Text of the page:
I’ve just been out and purchased a Philips SLA-5520 Wireless Music Adapter . What a wonderful piece of kit this is!
The idea is that it can stream music using a 802.11g wireless network and play it in your front room. Measuring just over 4″ wide and 6.5″ tall, this unit has a built-in wireless network card, and the ability to browse any UPnP servers which happen to be available.
Sourcing the Music
As part of my Mini-ITX project, I’ve been storing my music collection on a Linux machine, but really that’s just been for backup until now. With this music adapter device, I can now stream it around the house to the living room. Unfortunately, the software provided by Philips was for Windows machines, but that’s obviously no good on a Fedora Core 5 machine.
Luckily, there’s a project called Geexbox and this has a side-project called uShare. uShare is a UPnP server program, which is not only built for Linux machines, but is available via the Fedora Core “yum” repositories. So to install ushare, all I needed to do was type “yum install ushare” and yum took care of the rest. The config file was very simple – set the uShare name to be “katy” (the preferred name for my Linux machine), and the exported directory to be “/export/music/shared”. A quick “service ushare start” later and everything was set.
Setup of the unit was simplicity itself – I plugged the audio cable into the unit and my test hi-fi, then the power cable into the wall outlet and powered the system on. After a brief period, the wireless configuration wizard appeared. It immediately found my 802.11g WPA wireless network and offered me the chance to configure it. The network key was entered text-message style. I told it to use DHCP and then that was about it. Unit restarted and it immediately found the UPnP device created by uShare. It was that simple and music was playing within 5 minutes of opening the box. Genius!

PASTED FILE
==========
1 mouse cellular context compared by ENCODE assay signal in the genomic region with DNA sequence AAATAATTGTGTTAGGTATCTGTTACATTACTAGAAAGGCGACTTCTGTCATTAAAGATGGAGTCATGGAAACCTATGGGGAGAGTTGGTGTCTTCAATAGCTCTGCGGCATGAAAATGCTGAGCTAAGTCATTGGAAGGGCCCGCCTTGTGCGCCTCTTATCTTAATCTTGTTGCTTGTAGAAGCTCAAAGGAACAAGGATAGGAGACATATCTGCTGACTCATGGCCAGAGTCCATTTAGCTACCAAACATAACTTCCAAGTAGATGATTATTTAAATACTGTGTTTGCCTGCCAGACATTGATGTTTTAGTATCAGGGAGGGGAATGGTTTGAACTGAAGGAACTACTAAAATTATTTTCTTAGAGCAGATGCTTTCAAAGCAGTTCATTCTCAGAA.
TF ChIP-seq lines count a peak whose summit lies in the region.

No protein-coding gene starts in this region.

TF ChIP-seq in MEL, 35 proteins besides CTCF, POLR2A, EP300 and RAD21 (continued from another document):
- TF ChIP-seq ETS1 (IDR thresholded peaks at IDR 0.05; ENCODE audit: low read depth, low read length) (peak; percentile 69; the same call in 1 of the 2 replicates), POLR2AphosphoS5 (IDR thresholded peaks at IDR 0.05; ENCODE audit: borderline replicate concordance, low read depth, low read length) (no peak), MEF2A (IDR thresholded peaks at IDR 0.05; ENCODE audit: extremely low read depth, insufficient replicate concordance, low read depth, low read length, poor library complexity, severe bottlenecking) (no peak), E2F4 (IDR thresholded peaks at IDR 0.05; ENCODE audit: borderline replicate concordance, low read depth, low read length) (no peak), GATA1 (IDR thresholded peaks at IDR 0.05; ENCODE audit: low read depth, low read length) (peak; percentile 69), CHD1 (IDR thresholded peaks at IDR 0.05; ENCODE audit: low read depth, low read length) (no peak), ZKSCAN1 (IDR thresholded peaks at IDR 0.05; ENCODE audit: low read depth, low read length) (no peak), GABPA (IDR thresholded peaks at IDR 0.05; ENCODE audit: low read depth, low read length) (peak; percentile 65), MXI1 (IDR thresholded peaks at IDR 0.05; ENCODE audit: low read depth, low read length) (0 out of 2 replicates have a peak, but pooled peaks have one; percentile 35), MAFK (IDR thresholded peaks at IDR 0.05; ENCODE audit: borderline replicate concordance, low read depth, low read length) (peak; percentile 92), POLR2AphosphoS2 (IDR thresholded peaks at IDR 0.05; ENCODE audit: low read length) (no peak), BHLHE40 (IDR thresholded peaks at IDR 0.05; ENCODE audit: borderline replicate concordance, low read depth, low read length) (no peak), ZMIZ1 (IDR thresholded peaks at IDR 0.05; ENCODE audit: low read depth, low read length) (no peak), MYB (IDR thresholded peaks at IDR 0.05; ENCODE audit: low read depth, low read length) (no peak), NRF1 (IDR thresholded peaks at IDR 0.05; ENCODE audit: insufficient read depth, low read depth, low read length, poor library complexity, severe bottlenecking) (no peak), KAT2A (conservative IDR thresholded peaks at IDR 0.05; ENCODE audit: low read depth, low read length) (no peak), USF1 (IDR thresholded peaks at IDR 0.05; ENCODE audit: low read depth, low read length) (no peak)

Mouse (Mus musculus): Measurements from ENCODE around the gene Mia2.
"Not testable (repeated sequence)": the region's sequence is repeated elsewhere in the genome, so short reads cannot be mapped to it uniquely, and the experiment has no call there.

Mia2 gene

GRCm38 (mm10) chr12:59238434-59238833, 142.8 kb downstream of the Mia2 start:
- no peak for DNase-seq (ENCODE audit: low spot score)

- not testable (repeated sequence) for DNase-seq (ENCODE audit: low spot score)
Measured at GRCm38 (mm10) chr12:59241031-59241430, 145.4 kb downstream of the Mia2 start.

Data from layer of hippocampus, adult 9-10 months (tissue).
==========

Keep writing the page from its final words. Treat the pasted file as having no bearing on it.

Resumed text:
There’s also the capability to listen to Internet radio. I haven’t explored this fully, but the first time you use it, you’re asked to register by entering your e-mail address. The unit connected to the Internet (via my home network), then told me an e-mail had been sent to me. Sure enough, an e-mail was waiting providing a confirmation URL, which asked me to fill in a few details. Once that was complete, it took me to a page where I can configure my online services. Now that is some serious consumer electronics integration!
Date and time are automatically updated from the Internet – again no real need, but it’s so very clever.
Startup time is well under 2 seconds – how consumer electronics should be!
The system also seems to provide a minimal HTTP server, which provides a few screens of basic info; stuff like current wireless network config, IP address info, plus firmware revision info.
I decided to force the unit to have a particular IP address (to make life a little easier), so a quick edit of /etc/dhcpd.conf later and a restart of the DHCP daemon fixed that.
I also decided to update the system firmware (if you can, why not?). Unfortunately, that lost all of my wireless network config, but that was easy to fix.
A tidy of the cables and that was it. Sound quality is great and I haven’t heard it stutter once. Highly recommended – buy one!!